Wednesday, May 10, 2006

Oklahoma City

I have been to a few places where people have died simply because they are American – Pearl Harbor, Vicksburg, Breed’s Hill, and now Oklahoma City. My feelings are much the same when I am at any of them. Today is no different – sadness at the cataclysmic and needless loss of life, and anger at the forces and implementers of such hatred. It seems a simple enough message to you and I, yet so far out of reach of those who perpetuate it, still.

The site of the Murrah Building brings a different sort of sadness and rage. I have family near Oklahoma City. I learn that one of my cousins’ best friends’ wives is represented by a chair on the lawn where the building once stood. The chairs - smaller chairs representing the children – are arranged roughly in the places in the building where they died. The street where the deluded patriot set off his Ryder truck bomb is now a reflecting pool, with 2 large structures at either end of the street; 9:00 set on one, 9:03 on the other.
The other side of the street is landscaped, grass and block giant stair-steps, up to the preserved, scarred wall of the building that now houses the museum dedicated to the event. There’s a place dedicated to the children, and a section of chain-link fence left for people to leave toys, messages, and other personal remembrances. The church across the street has erected a statue of a weeping Jesus. It is America.
I remember the first hours after the bombing, and the gradual realization that this attack on the heartland was not by foreign terrorists, but by native sons. That they found it somehow necessary to deliver their dysfunctional act of upside-down heroism upon the unsuspecting, unarmed innocents inside should and does turn the stomach of anyone who might hear of it. To convince oneself to commit an act of cowardice, to feel oppressed and powerless to the point of violence – let this memorial stand for many things, let it also stand as a warning against those who have lost sight of the responsibilities that freedom brings.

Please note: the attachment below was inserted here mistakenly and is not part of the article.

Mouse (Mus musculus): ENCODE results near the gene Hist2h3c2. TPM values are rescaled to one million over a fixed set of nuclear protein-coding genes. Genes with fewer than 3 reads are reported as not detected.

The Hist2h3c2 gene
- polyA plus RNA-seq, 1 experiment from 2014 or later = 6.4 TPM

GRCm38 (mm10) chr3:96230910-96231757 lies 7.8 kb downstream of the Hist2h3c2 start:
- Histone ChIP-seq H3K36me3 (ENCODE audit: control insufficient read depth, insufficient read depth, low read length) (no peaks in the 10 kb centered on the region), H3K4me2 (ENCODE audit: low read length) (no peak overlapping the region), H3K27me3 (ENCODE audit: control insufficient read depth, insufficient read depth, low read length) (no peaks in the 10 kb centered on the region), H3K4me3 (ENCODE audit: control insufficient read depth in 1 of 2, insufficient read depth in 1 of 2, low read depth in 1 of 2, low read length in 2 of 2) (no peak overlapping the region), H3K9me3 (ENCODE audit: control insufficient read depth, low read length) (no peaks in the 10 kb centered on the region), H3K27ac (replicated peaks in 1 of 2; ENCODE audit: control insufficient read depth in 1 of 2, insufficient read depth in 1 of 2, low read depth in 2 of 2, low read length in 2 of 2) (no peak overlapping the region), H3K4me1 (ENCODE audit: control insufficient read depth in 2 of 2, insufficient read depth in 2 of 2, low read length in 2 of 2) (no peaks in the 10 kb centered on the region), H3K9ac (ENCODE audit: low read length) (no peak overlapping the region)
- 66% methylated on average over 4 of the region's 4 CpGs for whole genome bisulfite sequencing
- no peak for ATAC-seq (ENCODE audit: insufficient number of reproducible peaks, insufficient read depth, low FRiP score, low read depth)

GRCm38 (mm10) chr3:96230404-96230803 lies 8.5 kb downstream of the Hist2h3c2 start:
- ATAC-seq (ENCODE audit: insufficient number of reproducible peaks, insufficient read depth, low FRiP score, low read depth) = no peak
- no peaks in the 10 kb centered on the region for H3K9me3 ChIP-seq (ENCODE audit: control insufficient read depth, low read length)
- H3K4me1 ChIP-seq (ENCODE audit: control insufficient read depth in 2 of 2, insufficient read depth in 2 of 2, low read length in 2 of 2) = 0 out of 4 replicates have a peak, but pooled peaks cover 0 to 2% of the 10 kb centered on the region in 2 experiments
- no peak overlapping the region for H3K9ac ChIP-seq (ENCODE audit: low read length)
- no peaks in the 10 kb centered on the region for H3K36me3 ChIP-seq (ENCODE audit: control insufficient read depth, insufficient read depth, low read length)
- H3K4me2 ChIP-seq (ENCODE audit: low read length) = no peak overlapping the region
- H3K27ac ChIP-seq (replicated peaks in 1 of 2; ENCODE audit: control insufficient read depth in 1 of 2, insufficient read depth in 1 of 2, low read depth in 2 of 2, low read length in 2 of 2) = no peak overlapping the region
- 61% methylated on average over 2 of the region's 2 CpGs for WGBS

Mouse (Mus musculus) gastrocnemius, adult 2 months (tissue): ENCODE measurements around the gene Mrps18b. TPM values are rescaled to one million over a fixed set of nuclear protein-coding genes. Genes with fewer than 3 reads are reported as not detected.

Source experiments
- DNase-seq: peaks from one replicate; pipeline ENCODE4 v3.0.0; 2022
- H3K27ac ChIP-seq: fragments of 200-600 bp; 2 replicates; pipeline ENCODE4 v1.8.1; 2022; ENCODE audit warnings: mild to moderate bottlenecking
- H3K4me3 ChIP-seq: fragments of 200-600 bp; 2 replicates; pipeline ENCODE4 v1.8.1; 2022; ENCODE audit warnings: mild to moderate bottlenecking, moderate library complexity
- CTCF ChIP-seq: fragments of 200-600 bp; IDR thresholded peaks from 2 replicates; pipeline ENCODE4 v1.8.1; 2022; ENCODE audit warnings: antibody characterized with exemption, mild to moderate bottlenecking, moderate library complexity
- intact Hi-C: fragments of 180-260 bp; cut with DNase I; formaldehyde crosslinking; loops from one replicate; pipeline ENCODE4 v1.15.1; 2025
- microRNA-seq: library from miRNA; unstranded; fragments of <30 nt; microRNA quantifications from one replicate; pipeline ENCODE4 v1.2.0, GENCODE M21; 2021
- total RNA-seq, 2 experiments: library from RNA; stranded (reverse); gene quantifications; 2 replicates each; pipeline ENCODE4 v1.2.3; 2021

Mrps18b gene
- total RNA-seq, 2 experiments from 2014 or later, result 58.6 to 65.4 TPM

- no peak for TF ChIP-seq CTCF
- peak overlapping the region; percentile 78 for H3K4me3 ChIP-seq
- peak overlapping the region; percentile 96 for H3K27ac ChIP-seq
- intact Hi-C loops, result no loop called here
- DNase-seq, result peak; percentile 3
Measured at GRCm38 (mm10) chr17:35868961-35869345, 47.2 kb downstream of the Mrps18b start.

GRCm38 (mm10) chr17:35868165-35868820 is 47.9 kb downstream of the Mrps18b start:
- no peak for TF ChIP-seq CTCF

I am not writing this as an authority on any subject; this is not my intent. I am an American. I was hurt on that day; today I pay my honor and remembrance to those whose lives were taken in full measure for my freedom. My continuing charge is to remember, learn, and then teach. I did not visit the museum this time. I am resolved to bring my son here, someday. He needs to know, as best that I and others can teach him, what right and wrong truly mean, the costs of intolerance and dogmatism, and the resolve of a nation to struggle for freedom, both without and within. I can teach him no less. I am an American.